Background/aims. Lamivudine is a potent inhibitor of hepatitis B virus (HBV) replication. This prospective open study reports the results of lamivudine treatment in children with chronic hepatitis B infection who did not respond to previous interferon treatment.
Patients and methods. Lamivudine, 3 mg/kg/day (maximum, 100 mg/day), was given for 52 weeks to 20 children and adolescents, ages 8.5 to 19 years, with chronic hepatitis B infection who had been treated with interferon 2 to 5 years earlier. We evaluated virologic and biochemical responses, the occurrence of YMDD mutants and adverse effects.
Results. All children were HBV DNA+, hepatitis B e antigen (HBeAg)+/anti-hepatitis B e antibody− at start of treatment. At the end of 1 year, HBV DNA declined by 95% in all patients, and 8 of 18 (44%) had sustained undetectable HBV DNA by hybridization assay. Median pretreatment alanine aminotransferase (ALT) ×1.5 upper limit of normal decreased to ALT ×0.9 upper limit of normal after 1 year. One child became HBeAg-negative. YMDD mutants were detected in 11 of 17 (65%) children after 1 year of lamivudine treatment. Among children with YMDD mutant variants, 54% maintained normal ALT values and 45% had undetectable HBV DNA by hybridization assay. No adverse effects were observed.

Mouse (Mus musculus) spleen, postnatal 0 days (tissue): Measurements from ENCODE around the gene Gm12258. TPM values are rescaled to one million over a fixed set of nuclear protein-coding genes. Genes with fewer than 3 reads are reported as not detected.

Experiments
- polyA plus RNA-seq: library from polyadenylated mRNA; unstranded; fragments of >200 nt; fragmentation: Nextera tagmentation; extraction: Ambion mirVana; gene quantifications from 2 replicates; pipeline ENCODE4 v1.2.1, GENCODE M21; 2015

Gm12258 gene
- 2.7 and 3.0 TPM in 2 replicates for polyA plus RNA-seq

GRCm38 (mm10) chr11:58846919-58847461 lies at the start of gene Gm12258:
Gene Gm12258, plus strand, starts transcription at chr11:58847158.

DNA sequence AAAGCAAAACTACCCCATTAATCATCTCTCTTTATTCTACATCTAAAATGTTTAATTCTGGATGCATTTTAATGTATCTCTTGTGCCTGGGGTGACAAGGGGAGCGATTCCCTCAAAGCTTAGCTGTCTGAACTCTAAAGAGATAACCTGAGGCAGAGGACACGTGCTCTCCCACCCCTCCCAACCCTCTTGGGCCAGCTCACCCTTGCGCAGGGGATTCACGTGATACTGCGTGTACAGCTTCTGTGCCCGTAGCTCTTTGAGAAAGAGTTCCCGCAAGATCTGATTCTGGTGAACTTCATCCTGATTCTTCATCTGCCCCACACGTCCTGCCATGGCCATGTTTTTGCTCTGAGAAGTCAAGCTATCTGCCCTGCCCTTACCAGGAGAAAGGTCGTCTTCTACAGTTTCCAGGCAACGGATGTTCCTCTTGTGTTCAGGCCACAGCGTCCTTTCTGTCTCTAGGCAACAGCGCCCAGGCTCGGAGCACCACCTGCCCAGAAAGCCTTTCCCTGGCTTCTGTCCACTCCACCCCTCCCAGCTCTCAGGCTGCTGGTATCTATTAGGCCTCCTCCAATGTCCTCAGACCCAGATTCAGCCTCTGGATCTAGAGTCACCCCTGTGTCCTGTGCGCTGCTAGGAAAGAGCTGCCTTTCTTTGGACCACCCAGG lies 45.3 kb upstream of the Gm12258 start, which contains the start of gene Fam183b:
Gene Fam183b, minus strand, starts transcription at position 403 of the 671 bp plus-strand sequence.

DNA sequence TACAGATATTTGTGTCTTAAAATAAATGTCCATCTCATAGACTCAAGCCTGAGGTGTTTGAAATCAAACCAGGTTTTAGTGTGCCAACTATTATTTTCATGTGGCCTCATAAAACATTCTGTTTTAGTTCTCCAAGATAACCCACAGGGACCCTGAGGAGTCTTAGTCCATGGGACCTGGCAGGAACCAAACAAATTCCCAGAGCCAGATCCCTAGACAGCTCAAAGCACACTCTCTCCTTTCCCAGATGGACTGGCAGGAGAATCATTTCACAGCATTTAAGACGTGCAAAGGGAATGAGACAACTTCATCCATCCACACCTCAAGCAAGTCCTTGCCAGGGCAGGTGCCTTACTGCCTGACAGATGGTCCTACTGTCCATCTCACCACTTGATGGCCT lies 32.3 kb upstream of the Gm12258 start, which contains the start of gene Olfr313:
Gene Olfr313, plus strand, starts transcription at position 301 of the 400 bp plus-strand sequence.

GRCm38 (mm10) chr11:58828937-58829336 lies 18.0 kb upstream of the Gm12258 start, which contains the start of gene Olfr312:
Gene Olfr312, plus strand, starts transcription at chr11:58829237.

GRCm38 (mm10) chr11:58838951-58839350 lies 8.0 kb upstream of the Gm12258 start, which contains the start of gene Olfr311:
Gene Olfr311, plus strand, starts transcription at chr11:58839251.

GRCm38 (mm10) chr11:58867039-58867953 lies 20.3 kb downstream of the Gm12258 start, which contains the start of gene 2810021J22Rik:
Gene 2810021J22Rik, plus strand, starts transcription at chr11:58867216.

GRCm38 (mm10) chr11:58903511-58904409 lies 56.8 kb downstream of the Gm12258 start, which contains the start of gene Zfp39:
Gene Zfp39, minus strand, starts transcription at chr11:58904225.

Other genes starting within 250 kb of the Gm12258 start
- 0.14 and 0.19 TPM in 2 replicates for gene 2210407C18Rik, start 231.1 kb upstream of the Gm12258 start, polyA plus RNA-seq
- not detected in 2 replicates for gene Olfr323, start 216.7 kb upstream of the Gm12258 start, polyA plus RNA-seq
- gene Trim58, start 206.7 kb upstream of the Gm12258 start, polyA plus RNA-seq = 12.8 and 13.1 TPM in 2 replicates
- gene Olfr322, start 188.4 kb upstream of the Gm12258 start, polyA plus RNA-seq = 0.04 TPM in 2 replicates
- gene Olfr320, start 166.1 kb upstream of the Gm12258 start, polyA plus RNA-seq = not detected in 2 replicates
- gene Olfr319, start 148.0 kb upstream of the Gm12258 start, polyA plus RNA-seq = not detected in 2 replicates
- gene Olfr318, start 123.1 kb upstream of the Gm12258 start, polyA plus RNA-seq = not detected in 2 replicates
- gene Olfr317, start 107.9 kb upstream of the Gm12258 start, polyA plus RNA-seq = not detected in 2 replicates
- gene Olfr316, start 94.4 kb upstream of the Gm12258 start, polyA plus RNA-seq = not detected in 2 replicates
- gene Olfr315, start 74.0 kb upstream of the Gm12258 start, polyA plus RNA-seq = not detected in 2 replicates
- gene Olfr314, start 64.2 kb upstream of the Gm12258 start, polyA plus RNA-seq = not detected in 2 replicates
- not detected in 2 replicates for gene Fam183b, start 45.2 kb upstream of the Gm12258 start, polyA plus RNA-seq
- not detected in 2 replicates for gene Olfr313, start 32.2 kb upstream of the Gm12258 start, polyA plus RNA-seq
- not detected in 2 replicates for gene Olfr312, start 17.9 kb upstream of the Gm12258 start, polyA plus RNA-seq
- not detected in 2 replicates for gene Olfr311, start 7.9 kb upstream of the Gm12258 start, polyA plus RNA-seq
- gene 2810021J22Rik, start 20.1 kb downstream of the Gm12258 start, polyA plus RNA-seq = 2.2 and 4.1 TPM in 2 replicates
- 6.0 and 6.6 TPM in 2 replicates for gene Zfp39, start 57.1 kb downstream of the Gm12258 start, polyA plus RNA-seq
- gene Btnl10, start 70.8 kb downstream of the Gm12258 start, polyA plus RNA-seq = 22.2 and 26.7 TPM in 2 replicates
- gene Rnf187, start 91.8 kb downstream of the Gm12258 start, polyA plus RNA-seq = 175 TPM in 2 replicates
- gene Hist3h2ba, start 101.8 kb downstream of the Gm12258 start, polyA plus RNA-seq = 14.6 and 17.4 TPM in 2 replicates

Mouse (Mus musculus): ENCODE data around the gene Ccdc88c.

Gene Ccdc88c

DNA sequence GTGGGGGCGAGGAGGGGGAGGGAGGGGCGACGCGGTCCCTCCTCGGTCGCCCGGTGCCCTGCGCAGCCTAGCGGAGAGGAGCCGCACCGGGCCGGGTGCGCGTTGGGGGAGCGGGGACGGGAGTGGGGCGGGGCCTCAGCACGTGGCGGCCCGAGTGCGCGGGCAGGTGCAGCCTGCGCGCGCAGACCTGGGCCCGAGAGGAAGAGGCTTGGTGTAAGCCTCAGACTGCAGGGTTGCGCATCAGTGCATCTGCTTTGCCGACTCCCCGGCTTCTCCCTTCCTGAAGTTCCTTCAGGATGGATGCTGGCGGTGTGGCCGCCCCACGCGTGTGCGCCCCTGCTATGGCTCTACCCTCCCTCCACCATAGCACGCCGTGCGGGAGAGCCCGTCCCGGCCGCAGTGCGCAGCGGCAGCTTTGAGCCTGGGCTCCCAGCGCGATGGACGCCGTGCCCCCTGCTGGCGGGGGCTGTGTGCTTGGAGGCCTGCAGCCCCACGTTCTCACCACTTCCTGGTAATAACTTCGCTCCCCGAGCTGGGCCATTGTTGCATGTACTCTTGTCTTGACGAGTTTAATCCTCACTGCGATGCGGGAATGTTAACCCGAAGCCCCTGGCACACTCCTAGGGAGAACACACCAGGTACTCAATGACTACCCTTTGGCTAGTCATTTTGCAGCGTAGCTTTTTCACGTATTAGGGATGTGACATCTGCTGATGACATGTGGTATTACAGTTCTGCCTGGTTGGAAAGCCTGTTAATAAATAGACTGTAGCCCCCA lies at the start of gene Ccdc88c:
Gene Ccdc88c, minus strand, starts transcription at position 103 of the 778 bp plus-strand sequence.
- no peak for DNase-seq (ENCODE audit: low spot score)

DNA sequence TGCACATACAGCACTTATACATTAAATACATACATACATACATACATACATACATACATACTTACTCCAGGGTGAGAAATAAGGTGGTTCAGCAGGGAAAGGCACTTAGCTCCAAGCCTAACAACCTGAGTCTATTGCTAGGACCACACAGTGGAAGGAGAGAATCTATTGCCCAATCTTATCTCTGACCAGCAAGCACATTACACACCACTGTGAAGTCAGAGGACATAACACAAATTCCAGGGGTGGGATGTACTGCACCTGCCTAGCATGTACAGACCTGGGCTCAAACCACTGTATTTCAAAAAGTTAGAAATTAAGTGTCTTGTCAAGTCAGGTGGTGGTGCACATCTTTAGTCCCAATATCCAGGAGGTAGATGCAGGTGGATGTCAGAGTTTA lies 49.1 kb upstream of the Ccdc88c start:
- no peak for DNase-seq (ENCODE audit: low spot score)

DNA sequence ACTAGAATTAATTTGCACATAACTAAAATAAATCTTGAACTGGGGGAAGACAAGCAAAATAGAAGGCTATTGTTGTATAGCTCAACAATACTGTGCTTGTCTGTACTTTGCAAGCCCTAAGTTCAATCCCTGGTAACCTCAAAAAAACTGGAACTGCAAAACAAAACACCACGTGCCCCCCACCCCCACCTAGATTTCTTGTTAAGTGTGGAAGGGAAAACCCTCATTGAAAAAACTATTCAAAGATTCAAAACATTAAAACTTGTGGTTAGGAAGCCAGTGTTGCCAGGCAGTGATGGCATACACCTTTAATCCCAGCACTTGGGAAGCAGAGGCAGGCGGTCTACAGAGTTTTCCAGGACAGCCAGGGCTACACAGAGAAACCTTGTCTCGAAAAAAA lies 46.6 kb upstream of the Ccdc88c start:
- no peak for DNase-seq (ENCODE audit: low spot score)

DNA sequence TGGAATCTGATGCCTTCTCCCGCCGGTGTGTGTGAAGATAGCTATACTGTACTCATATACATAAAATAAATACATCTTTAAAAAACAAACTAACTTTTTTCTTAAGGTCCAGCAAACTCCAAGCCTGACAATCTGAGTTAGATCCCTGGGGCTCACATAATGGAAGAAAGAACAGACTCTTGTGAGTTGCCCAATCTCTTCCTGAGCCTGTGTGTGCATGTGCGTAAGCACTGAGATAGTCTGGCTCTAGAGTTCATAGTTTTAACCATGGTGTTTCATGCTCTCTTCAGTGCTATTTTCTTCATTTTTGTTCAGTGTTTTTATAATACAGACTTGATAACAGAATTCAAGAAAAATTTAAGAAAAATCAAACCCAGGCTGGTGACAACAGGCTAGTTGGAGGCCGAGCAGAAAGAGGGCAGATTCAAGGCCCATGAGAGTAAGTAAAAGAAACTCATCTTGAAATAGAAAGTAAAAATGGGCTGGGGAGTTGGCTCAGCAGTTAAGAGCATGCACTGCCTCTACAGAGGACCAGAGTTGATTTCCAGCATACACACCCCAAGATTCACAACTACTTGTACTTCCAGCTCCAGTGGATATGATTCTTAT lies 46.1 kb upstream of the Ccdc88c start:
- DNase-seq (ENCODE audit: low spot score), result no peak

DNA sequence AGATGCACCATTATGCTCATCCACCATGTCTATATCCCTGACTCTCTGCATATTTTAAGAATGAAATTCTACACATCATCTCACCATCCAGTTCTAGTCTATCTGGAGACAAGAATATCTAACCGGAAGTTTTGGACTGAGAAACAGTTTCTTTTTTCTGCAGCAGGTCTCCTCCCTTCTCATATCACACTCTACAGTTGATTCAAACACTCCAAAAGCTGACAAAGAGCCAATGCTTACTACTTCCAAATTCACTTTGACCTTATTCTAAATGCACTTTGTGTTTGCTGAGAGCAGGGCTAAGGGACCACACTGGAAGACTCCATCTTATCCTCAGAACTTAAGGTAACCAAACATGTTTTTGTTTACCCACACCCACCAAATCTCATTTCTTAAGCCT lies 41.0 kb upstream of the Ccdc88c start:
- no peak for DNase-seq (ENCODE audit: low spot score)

Conclusions. Children with chronic hepatitis B infection treated with lamivudine after failure of interferon therapy had decreased HBV replication and improved ALT values. However, lamivudine treatment resulted in an exceptionally high rate of lamivudine-resistant mutants and low HBeAg seroconversion rate.